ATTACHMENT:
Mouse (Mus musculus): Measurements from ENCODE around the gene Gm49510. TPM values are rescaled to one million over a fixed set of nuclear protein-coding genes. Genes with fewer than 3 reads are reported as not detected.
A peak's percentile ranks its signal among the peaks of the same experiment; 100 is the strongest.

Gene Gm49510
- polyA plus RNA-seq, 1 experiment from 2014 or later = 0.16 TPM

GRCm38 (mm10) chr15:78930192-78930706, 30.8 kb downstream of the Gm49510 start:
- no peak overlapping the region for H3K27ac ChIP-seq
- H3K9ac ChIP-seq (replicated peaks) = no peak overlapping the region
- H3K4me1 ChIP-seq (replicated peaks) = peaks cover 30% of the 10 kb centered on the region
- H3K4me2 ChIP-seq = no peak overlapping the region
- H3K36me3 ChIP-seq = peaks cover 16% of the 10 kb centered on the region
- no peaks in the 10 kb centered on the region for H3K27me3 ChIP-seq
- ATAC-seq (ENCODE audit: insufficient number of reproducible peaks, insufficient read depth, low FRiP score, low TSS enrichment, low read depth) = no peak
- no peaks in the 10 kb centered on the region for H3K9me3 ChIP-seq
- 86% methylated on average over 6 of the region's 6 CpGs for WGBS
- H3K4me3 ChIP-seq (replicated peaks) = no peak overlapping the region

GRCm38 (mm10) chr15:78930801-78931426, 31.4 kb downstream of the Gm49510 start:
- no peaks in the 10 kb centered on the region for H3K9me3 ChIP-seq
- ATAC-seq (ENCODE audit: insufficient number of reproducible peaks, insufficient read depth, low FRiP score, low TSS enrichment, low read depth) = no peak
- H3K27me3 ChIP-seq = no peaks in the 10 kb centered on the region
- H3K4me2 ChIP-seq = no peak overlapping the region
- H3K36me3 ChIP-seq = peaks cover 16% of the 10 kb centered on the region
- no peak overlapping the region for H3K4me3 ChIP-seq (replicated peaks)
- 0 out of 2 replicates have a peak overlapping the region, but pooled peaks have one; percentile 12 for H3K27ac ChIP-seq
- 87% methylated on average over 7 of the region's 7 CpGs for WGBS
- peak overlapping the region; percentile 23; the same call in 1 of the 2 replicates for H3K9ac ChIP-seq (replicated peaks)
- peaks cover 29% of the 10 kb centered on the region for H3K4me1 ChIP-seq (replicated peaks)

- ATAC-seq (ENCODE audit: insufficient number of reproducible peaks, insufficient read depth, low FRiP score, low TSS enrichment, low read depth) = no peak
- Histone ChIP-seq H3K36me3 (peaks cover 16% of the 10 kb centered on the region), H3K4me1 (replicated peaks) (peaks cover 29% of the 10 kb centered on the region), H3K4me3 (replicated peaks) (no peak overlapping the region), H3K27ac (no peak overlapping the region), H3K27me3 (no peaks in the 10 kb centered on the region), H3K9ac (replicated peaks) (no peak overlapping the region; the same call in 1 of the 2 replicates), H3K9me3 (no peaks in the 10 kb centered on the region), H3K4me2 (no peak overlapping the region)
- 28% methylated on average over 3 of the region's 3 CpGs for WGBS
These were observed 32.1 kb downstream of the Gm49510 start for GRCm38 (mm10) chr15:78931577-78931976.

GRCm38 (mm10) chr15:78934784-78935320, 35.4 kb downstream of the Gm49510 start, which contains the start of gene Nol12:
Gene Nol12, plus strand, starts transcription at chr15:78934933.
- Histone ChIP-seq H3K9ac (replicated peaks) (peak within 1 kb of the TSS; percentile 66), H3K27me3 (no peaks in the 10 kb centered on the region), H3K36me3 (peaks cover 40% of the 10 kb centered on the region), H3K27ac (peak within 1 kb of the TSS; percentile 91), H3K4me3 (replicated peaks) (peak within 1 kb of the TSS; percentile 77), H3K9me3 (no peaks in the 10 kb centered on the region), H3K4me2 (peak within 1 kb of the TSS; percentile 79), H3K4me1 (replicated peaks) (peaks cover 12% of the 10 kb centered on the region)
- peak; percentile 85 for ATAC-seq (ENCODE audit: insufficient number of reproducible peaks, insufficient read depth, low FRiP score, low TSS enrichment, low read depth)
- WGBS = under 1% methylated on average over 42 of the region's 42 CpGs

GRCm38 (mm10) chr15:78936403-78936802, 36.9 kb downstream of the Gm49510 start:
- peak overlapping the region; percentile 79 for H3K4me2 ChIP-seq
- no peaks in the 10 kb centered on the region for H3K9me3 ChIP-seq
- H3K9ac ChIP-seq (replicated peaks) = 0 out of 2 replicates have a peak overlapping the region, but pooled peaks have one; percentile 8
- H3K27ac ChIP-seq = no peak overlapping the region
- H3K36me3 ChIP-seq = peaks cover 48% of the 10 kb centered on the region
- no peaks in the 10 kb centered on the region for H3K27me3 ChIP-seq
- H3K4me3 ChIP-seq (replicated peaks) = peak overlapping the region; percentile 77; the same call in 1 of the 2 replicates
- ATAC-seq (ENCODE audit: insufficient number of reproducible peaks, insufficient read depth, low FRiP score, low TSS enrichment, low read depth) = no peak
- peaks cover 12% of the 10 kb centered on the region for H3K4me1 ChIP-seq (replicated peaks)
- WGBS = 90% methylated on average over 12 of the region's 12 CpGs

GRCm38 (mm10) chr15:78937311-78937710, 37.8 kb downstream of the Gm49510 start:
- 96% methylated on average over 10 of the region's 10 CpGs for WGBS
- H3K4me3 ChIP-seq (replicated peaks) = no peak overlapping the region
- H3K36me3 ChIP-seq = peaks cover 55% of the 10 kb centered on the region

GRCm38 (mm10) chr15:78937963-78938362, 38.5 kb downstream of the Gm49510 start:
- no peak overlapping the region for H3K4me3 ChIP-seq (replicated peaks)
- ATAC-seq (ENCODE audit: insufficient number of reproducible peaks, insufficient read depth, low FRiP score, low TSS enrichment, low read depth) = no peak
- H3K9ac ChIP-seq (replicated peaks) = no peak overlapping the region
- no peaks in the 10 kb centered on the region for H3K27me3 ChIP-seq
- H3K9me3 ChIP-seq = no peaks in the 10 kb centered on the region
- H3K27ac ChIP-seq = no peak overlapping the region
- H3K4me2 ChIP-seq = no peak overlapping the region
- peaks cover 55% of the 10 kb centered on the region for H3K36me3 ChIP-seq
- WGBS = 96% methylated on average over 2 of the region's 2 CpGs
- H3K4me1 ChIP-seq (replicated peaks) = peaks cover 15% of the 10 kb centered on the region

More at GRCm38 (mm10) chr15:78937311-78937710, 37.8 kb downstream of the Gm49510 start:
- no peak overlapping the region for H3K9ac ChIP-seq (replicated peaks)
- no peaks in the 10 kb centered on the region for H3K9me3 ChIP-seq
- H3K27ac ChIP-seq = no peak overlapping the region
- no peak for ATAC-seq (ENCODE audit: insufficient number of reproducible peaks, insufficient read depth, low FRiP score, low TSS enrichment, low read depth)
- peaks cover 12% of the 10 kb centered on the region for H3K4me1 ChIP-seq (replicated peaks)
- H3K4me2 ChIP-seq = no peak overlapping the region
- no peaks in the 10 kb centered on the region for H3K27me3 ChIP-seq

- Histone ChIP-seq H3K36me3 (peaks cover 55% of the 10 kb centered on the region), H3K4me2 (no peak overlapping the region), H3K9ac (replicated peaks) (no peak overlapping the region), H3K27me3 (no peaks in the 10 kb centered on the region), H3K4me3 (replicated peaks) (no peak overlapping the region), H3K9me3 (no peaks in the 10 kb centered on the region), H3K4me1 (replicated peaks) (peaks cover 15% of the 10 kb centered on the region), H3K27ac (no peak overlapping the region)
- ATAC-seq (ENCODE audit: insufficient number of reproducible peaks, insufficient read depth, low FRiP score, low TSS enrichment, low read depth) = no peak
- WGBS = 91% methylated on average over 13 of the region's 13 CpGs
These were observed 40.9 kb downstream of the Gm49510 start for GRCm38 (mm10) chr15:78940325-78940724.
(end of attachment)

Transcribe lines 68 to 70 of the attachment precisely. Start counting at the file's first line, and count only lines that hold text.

- H3K4me2 ChIP-seq = no peak overlapping the region
- no peaks in the 10 kb centered on the region for H3K27me3 ChIP-seq

- Histone ChIP-seq H3K36me3 (peaks cover 55% of the 10 kb centered on the region), H3K4me2 (no peak overlapping the region), H3K9ac (replicated peaks) (no peak overlapping the region), H3K27me3 (no peaks in the 10 kb centered on the region), H3K4me3 (replicated peaks) (no peak overlapping the region), H3K9me3 (no peaks in the 10 kb centered on the region), H3K4me1 (replicated peaks) (peaks cover 15% of the 10 kb centered on the region), H3K27ac (no peak overlapping the region)